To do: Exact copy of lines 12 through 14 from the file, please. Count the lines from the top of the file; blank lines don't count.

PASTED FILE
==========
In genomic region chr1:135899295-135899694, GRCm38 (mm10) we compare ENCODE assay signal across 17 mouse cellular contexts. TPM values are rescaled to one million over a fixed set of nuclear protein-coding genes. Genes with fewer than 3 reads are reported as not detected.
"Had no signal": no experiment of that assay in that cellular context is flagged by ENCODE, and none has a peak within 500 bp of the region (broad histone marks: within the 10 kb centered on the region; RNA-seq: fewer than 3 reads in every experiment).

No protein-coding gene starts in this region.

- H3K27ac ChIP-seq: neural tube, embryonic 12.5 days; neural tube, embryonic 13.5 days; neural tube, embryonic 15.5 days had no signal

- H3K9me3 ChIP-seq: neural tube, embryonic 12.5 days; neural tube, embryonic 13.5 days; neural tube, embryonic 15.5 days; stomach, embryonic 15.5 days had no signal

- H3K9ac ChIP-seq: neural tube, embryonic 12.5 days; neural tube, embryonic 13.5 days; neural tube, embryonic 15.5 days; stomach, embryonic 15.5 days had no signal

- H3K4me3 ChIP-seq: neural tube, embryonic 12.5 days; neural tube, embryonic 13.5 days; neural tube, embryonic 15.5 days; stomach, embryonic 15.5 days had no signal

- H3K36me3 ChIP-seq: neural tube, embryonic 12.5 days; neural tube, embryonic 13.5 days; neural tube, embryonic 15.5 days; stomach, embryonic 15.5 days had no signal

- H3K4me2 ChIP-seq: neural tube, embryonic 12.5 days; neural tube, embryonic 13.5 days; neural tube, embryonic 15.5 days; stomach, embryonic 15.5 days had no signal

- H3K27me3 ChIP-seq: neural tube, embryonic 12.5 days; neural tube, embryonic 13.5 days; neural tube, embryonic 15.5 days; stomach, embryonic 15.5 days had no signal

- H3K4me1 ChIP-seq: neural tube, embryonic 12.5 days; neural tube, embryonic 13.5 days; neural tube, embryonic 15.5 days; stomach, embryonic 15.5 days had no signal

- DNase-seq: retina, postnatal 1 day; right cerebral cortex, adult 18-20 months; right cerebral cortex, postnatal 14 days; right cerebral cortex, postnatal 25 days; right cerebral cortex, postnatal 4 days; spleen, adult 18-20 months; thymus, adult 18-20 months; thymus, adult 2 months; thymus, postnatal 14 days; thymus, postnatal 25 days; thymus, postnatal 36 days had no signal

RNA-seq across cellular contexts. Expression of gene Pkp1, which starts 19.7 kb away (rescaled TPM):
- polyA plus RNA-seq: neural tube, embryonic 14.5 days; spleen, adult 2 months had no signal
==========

- DNase-seq: retina, postnatal 1 day; right cerebral cortex, adult 18-20 months; right cerebral cortex, postnatal 14 days; right cerebral cortex, postnatal 25 days; right cerebral cortex, postnatal 4 days; spleen, adult 18-20 months; thymus, adult 18-20 months; thymus, adult 2 months; thymus, postnatal 14 days; thymus, postnatal 25 days; thymus, postnatal 36 days had no signal

RNA-seq across cellular contexts. Expression of gene Pkp1, which starts 19.7 kb away (rescaled TPM):
- polyA plus RNA-seq: neural tube, embryonic 14.5 days; spleen, adult 2 months had no signal